Drum roll, please! I have challenged myself to wait 28 days before my next grocery shopping trip. That’s right! I want to test the waters of once-a-month grocery shopping.
Over the years, I’ve stretched the amount of time between grocery visits and found that it really does save me money. However, even for me, an entire month is a mighty long wait.
Granted, the current prevalence of COVID-19 has a lot to to with my decision. Since my husband has heart failure, we have actually been shopping only at stores which offer curbside pick up. I haven’t physically set foot in a store at least a month.
However, since we are avoiding as much contact as possible (and even though infection is now spreading at a lower rate), it makes good sense to simply stay put for 30 days and wait out the worst of the virus storm.
After making my big announcement on Facebook, an Under the Median reader responded with a great question.
“You are AMAZING! We’ve only got six, but the frig is bare after 10 days. Making my Aldi run today. How in the world do you have fresh veg and fruit a month in? (and we have only one vegetarian.)”
I thought it might be helpful to share my answer to her question and give you my game plan. I’ll keep you updated on how we are doing and if the kids are staging a coup by day 18.
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The current state of our food affairs.
- I have a full freezer and a full pantry, having stocked up on those items several weeks ago.
- I just spent $240 on food from SAMS and GFS, purchasing as much fresh produce as I dared. I don’t want to waste a thing. (Our family’s 3 percent maximum food waste rule is still in full force). So, I also focused on buying several large bags of frozen vegetables, to help blunt the impact on my diet when we run out of salad greens.
- Our weekly CSA boxes begin a month from today. This gives me a goal date and also means that we will be receiving a bushel basket of fresh produce every week for 24 weeks, starting in the middle of May.
- I have a system for tracking, planning, and cooking food, allowing me to know exactly what I have on hand and how long it will last.
Heading into the next few weeks, here is my master game plan for lasting for at least four weeks without stepping foot outside my home for food.
1) Use more perishable veggies and fruits first.
When planning for a long space between grocery store runs, you must view your perishables just like the store does – more or less, you are dating them for freshness.
For instance, fresh spinach will be used before a head of cabbage, because cabbage will last a lot longer. Fruit is consumed in order of longevity. Bananas get eaten before oranges and oranges before apples.
Watch our YouTube tutorial on using, storing, and extending the shelf life of produce.
2) Know your inventory.
Fresh food: Your fresh food may run out before your 30 days is over. That’s okay. Don’t panic. I’ll show you how to combine items from your freezer and pantry to insure you can feed your family for an entire month.
Frozen food: Your freezer can be the mother-load of ingredients for family meals. However, like most things, unless you have it organized and inventoried, you will not be able to tell exactly what is inside its frozen depths. As you inventory, be sure to indicate how many of each item you have on hand and the size package. This can save you time and energy later. If you see “frozen corn” on the list, you will want to know if it’s a 1-pound bag or a 5-pound bag. That makes a huge difference in your menu plans.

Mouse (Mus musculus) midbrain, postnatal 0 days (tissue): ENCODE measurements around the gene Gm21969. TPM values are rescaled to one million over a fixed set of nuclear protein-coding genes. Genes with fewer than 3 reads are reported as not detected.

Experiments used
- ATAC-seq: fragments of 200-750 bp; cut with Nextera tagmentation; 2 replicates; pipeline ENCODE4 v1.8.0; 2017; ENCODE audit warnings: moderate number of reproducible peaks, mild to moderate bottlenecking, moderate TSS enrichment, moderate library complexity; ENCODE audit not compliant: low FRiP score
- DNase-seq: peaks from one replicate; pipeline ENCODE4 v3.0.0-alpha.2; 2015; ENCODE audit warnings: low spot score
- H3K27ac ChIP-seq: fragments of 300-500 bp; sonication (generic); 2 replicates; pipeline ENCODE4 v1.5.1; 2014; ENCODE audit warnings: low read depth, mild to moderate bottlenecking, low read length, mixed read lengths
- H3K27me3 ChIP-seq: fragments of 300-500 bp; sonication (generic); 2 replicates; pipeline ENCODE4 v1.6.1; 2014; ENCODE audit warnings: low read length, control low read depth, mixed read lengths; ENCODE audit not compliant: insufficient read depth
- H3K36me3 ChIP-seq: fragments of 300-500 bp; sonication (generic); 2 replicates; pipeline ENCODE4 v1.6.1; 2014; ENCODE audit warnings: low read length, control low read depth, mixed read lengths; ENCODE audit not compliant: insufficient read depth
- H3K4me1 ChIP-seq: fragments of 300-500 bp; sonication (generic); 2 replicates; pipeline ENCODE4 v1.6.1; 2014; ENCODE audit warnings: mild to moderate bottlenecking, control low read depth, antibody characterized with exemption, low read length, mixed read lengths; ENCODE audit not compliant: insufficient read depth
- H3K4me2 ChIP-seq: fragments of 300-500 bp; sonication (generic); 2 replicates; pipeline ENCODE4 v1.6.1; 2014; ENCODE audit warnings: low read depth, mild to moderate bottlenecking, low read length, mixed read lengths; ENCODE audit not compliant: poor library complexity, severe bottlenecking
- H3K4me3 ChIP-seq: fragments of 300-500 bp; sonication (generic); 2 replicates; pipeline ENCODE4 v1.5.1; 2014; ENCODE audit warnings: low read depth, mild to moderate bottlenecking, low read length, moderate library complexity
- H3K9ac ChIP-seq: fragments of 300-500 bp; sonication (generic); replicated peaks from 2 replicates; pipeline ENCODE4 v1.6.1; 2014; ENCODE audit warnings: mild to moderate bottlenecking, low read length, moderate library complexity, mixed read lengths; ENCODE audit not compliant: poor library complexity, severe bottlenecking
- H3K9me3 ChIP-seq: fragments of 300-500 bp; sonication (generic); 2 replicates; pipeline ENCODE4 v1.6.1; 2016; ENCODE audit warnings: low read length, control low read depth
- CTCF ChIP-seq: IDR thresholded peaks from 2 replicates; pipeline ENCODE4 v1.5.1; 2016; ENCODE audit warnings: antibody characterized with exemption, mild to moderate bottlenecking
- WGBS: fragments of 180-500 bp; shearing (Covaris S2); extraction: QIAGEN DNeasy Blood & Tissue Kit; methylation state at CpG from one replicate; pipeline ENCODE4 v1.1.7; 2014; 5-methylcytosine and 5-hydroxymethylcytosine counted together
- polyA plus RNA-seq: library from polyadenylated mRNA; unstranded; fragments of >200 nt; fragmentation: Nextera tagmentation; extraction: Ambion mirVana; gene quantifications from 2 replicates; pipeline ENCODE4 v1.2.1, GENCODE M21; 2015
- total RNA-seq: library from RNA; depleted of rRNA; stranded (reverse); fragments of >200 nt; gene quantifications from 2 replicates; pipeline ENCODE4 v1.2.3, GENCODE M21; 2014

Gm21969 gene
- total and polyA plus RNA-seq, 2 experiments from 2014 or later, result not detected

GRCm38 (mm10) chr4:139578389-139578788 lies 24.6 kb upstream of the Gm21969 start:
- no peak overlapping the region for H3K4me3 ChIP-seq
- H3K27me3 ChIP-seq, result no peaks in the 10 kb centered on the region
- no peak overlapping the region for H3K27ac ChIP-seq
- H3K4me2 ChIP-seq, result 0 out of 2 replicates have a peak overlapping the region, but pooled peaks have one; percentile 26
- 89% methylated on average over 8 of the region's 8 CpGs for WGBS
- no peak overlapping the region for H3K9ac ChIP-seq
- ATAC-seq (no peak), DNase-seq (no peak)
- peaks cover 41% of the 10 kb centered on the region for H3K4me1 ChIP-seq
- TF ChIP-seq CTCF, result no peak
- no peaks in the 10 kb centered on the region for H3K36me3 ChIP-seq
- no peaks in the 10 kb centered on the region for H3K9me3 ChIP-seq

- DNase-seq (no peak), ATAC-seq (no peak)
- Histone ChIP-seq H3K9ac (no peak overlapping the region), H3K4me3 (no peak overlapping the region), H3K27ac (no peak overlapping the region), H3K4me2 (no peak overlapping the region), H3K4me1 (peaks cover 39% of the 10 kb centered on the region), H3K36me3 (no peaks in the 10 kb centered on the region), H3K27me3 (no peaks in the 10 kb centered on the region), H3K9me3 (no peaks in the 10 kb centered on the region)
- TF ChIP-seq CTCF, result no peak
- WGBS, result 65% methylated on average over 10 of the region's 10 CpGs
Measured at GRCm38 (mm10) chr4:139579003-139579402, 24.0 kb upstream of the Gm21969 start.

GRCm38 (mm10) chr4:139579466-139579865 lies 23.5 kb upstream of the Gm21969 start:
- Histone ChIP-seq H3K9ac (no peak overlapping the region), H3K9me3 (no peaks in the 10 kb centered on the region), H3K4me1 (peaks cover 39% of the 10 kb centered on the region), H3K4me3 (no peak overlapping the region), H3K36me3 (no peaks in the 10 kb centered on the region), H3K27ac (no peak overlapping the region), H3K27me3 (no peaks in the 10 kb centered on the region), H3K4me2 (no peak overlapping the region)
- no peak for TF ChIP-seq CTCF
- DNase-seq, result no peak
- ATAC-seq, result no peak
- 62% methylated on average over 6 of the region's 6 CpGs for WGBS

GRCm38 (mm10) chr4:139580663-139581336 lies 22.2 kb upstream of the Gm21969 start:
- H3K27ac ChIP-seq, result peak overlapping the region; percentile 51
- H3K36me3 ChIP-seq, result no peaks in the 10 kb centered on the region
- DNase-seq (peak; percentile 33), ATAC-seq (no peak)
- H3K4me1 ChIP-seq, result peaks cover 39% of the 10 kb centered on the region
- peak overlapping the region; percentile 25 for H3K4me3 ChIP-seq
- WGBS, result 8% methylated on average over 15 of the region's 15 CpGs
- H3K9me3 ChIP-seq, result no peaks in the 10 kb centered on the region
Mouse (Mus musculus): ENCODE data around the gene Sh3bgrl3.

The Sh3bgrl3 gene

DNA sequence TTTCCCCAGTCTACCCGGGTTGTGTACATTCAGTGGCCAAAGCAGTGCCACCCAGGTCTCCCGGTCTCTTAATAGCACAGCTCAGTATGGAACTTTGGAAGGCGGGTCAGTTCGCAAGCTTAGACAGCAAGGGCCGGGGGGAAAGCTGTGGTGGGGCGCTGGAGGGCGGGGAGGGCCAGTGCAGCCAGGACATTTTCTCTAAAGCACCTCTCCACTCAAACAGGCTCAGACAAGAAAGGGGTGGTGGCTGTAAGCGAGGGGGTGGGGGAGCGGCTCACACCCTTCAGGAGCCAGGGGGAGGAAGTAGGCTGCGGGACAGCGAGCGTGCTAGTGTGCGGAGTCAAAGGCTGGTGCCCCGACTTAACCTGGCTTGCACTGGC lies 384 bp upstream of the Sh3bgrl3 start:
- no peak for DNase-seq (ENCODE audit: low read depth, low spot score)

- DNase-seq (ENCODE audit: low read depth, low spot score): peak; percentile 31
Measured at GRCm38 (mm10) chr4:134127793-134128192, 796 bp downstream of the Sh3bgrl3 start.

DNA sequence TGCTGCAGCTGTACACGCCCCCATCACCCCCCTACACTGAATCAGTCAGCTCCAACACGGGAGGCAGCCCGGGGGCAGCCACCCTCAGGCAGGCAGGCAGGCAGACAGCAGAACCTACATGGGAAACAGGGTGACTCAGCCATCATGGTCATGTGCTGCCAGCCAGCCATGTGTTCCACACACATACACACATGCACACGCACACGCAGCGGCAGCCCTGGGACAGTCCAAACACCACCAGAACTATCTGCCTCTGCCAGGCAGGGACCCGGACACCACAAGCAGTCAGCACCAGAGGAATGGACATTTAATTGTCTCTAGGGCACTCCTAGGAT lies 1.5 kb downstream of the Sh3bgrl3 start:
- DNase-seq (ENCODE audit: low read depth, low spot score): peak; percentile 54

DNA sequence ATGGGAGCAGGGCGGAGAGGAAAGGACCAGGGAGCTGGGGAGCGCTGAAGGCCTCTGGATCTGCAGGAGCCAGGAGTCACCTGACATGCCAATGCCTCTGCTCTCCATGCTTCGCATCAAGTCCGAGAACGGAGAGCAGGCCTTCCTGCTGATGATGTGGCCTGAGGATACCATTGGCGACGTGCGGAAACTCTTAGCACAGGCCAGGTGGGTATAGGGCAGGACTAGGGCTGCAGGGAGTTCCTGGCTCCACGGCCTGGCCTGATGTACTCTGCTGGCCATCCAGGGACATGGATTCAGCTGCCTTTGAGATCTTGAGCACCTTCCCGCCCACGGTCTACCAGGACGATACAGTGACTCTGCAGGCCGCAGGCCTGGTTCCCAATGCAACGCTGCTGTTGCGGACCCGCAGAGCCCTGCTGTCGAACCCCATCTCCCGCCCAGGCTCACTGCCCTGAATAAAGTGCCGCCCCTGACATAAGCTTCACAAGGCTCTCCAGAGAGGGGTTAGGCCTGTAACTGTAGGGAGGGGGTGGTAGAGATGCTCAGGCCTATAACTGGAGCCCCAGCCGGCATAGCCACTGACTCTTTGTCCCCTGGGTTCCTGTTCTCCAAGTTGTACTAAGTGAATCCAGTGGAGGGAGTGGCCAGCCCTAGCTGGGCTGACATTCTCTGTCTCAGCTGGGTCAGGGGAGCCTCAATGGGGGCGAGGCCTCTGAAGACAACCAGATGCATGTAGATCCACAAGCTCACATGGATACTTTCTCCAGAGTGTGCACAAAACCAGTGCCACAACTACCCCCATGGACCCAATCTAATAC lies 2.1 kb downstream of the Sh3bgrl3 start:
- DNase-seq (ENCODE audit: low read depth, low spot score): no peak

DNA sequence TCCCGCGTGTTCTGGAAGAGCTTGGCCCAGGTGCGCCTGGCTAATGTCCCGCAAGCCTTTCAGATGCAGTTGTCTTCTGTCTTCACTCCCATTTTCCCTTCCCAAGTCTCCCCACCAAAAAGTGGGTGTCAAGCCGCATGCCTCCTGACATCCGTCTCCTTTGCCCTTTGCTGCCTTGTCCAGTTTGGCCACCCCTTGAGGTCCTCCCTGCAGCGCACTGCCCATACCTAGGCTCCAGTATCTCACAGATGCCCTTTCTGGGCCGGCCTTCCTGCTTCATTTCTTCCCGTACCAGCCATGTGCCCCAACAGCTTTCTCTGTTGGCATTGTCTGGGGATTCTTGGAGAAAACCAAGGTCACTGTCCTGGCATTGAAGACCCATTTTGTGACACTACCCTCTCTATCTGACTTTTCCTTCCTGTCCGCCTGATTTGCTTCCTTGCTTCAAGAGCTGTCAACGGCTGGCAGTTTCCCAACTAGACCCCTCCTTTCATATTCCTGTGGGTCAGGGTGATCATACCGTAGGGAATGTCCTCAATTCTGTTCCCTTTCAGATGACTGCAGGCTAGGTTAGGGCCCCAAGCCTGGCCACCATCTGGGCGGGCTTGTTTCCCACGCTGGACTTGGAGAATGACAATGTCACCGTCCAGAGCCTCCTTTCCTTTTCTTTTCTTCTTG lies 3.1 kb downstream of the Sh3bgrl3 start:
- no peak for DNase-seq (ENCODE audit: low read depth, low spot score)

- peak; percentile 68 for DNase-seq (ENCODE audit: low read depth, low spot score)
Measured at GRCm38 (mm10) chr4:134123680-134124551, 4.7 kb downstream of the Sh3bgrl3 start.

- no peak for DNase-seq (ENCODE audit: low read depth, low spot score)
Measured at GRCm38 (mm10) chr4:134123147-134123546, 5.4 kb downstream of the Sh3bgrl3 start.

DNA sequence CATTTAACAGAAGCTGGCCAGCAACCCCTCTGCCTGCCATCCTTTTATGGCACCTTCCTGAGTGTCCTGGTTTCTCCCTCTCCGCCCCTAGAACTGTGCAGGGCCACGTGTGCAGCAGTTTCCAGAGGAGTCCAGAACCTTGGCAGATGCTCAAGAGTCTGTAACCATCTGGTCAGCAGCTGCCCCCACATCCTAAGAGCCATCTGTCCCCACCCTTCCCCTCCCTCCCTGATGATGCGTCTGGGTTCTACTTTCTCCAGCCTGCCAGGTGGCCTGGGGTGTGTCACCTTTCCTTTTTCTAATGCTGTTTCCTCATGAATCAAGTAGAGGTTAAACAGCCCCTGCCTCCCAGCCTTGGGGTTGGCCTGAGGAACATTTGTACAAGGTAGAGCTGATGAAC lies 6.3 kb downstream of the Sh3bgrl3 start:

For step-by-step freezer tips, check out our YouTube freezer video.
Shelf stable food: Having a plan for organizing your pantry. It is imperative that you have a system for knowing exactly what is on the shelves. I organize my pantry in sections, just like a store. I can tell you in about five minutes exactly what I have on hand – and exactly what needs to go on my grocery list.
For an in-depth tour of my pantry, check out our YouTube pantry video.
3) Limit between meal snacking.
I know this isn’t popular with kids. But, my family knows to ask before they snack. The last thing in the world anyone wants is to open the fridge at 5pm only to find that the leftovers I was saving to add to rice for supper are all gone and we are up a creek without a paddle (and hungry!)
Instead, having a list of “free snacking” items is a really good idea. For instance, my children know they can always pop popcorn in the air popper and add toppings of their choice. The popcorn isn’t reserved and is a free choice snacking product in our home.
Here are some easy and inexpensive snack ideas:
- a piece of bread or a tortilla with peanut butter
- museli or granola
- hummus and raw veggies (SO easy to make from scratch!)
- ants on a log
- homemade muffins (Just be sure you limit the quantity)
- frozen fruit smoothie
- homemade popsicle
- homemade trail mix (we use a Cheerios knock-off, raisins, nuts, and a handful of chocolate chips)
4) Physically count ingredients.
Be aware of how many days of fresh fruit you have available before switching to applesauce, frozen and canned fruit. Similarly, I know that I have:
- 10 sweet potatoes
- 15 stalks of celery
- 10 onions
When menu planning, I will track my use of each available ingredient, so that I know I will not run out too soon.
5) Menu plan.
Menu-planning is truly the only way to know how long your stash of food is going to last. As you so through the month, this list may change slightly when you use more or less of ingredients, a meal that you thought would last two nights winds up being a new family favorite and they clean the casserole dish the first night, or your garden finally starts producing edibles.
However, the peace of mind from having a framework cannot be understated. Once you know that your basic food needs are met for the next few weeks, you can emotionally move on to more pressing needs, like getting your children’s schoolwork completed before July.